Signs of Spring
Industry experts are predicting this year to be one of the best ever for tourism.
By the end of the first quarter, the six largest shows held at the newly expanded Orange County Convention Center had attracted 299,000 delegates and generated $373 million in economic impact. More than 300 meetings have been booked at the center through 2028 that will bring in 5.9 million delegates and a local economic impact of $7.4 billion. Another 300-plus meetings under negotiation for that same period would generate an additional 4.7 million delegates and $5.9 billion in local spending.Occupancy Boost
Orlando's 2004 hotel occupancy rate increased 12.8%, faster than that of any other destination in Smith Travel Research's ranking of the top 25 U.S. markets -- although that ranking doesn't include Las Vegas, one of Orlando's biggest competitors, which doesn't report its numbers. The second-fastest in the Smith survey was 8.9% in Oahu, Hawaii.
Statewide tourism, up 3% last year, was on track to climb even higher before the storms, according to preliminary figures from the state's official tourism marketing agency, Visit Florida. An estimated 76.8 million people came into the state by air, road or rail, and by the end of November, tourists had spent $51.8 billion -- an increase of $300 million over 2003.
This year, the Orlando area alone expects 50.8 million visitors, 3 million more than last year, says Bill Peeper, president of the Orlando/Orange County Convention & Visitors Bureau. Those visitors are expected to pump $28 billion into the local economy, or $2.5 billion more than in 2004, he told Orlando-area business leaders gathered for a 2005 economic forecast breakfast.
Orlando's hotel occupancy rate is expected to hit 77% this year, says Peeper, who promised the Orlando audience: "If we can get to an 80% mark, you'll see me up here doing an Irish jig."
In 2004, Orlando's occupancy rate increased 12.8% to 70.7%, the highest since 2000, when visitors kept hotels occupied at 72.6%. The 2004 national average was 61.3%.
At Orlando International Airport, last year's record-breaking traffic increased by 14% over 2003, rising by 4 million passengers to 31.1 million, according to the Greater Orlando Aviation Authority. The smaller Orlando Sanford International Airport just an hour north of Orlando saw an increase of 45%, bringing its passenger count to more than 1.8 million.
Fort Lauderdale's tourism figures also broke records in 2004, when the area hosted 9.4 million, according to the Greater Fort Lauderdale Convention & Visitors Bureau. That was a 5.6% increase over 2003. Hotel occupancy in Fort Lauderdale was at 73.4% for the year, an increase of 8.2% from 2003. The Fort Lauderdale-Hollywood International Airport -- the fastest-growing major airport in the nation -- handled 20.8 million passengers in 2004, a 16% boost over the year before.
Tourism officials say last year's heavy hurricane season isn't deterring travel to Florida.
Miami's airport has taken a bit of a hit as it competes with Fort Lauderdale and Orlando for domestic and international travelers. Traffic there climbed by less than 2% last year to 30.1 million. Just one year before, Miami's figure had been higher than Orlando's by more than 2.2 million.
But Miami, long known as a favorite destination for international tourists, has seen a trend that's showing up in other parts of Florida and the rest of the nation as well: An increase in visitors from Europe who are shopping more than they have in years, egged on by the strength of the euro and pound.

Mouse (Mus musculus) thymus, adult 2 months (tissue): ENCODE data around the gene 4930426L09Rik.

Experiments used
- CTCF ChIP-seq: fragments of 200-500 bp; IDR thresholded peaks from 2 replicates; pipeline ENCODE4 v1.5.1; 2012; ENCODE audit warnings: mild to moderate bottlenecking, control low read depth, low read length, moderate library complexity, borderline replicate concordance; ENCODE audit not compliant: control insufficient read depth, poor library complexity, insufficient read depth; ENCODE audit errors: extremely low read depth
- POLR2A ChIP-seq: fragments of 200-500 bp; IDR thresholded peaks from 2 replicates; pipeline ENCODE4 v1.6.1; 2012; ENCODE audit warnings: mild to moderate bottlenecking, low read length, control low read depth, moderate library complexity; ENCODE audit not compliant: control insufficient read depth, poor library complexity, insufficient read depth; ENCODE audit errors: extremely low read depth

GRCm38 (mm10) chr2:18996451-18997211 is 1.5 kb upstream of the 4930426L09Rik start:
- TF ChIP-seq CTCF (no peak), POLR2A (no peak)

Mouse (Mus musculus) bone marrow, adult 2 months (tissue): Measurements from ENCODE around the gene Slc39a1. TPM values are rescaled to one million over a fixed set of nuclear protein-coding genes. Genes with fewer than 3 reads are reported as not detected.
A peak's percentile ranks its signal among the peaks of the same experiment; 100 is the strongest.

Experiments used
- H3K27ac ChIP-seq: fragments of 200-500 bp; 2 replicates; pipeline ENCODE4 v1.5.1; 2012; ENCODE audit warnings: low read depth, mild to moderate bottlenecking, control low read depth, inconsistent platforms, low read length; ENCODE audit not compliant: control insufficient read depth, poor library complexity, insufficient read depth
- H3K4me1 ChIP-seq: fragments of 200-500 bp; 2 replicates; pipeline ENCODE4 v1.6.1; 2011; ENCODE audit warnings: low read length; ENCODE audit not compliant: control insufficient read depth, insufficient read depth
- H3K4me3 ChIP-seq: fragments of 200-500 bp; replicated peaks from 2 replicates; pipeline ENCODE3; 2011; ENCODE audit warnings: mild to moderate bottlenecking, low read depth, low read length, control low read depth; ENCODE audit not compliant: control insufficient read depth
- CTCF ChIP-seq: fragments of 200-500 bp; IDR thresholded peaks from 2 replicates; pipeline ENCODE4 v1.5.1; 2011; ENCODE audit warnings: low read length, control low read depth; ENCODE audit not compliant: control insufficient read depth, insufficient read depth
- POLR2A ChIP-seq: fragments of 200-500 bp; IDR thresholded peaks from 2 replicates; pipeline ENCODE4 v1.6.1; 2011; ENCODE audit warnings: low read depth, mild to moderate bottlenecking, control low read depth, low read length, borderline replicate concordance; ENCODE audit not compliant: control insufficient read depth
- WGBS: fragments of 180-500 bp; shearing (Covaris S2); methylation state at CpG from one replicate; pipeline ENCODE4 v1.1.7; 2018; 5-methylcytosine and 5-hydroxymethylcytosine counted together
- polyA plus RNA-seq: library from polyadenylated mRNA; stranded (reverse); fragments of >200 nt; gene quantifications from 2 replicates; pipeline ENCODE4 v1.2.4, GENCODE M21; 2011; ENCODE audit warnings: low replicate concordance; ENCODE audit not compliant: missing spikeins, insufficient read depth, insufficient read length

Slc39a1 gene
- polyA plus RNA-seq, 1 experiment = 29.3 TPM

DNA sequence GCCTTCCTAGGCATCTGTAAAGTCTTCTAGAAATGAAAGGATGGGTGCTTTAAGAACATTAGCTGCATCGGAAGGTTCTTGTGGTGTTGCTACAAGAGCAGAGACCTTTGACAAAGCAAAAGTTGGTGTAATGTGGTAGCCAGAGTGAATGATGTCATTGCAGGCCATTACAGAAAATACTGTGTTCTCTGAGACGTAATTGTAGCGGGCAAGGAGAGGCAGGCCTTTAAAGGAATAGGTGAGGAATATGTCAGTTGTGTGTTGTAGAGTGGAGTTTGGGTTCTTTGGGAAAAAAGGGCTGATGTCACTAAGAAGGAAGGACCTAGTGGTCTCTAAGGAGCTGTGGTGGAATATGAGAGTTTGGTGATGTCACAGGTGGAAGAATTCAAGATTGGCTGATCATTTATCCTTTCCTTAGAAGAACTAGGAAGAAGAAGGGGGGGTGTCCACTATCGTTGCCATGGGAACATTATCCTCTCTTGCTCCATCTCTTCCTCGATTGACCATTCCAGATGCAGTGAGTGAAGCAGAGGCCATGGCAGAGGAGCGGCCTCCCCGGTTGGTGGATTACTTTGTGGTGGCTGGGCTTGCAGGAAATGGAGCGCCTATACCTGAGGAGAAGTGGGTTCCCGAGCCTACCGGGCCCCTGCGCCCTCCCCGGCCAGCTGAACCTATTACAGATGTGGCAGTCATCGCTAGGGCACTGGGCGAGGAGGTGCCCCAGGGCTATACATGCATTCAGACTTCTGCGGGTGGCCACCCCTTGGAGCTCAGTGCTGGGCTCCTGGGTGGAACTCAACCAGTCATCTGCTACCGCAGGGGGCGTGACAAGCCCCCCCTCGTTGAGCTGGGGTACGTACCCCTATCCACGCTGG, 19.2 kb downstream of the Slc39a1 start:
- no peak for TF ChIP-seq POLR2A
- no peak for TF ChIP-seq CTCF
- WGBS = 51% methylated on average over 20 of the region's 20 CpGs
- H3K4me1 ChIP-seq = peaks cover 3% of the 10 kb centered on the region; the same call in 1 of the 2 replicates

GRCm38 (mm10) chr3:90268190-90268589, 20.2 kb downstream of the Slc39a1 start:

Just in case there's any sluggishness in travel plans this year, Visit Florida has secured $4.75 million in state funding for ads to lure leisure travelers and meeting planners. Areas hit hardest by the hurricanes can apply for grants from that money to help market their specific destinations. That state also is offering meeting planners a weather warranty, supplemental business insurance that reimburses costs in the event of weather-related disruptions from August through October.
Dry Tortugas National Park, a group of seven islands off the coast of Key West, has been named one of the top 10 favorite sites of retired national park rangers because of its pristine underwater vistas along the coral reefs. The Coalition of National Park Service Retirees also named nine other spots from among 388 national parks:
Gates of the Arctic National Park and Preserve in Alaska
Chaco Culture National Historical Park in Arizona
Grand Teton National Park in Wyoming
Fort Bowie National Historic Site in Arizona
Crater Lake National Park in Oregon
Theodore Roosevelt National Park in North Dakota
Yosemite National Park in California
Lincoln Memorial in Washington, D.C.
Zion National Park in Utah
Leisure travel has been rebounding steadily since Sept. 11, 2001, and now business and convention travel are finally starting to recover as well, according to a report from the Travel Industry Association of America, the National Business Travel Association and the Institute of Business Travel Management. That's good news because about one-third of all travel spending is business-related, even though business travelers make up only 18% of visitors nationwide.
On the Move
A new business in the 1.1- million-sq.-ft. Orange County Convention Center rents Segway vehicles to help security personnel, event managers, set-up workers and others get around. Owner Tally Helman is the son of Alan Helman, a prominent architect who helped design the latest convention center addition and other notable buildings, including the Astronaut Memorial in Titusville and the UCF Rosen Hospitality School in Orlando.
Gift of a Cruise
Fort Lauderdale-based Cruises Inc. now offers a wedding registry service for its honeymoon cruises. Instead of giving a toaster or a blender, friends and family can log onto the company's website and donate money toward a post-nuptial holiday.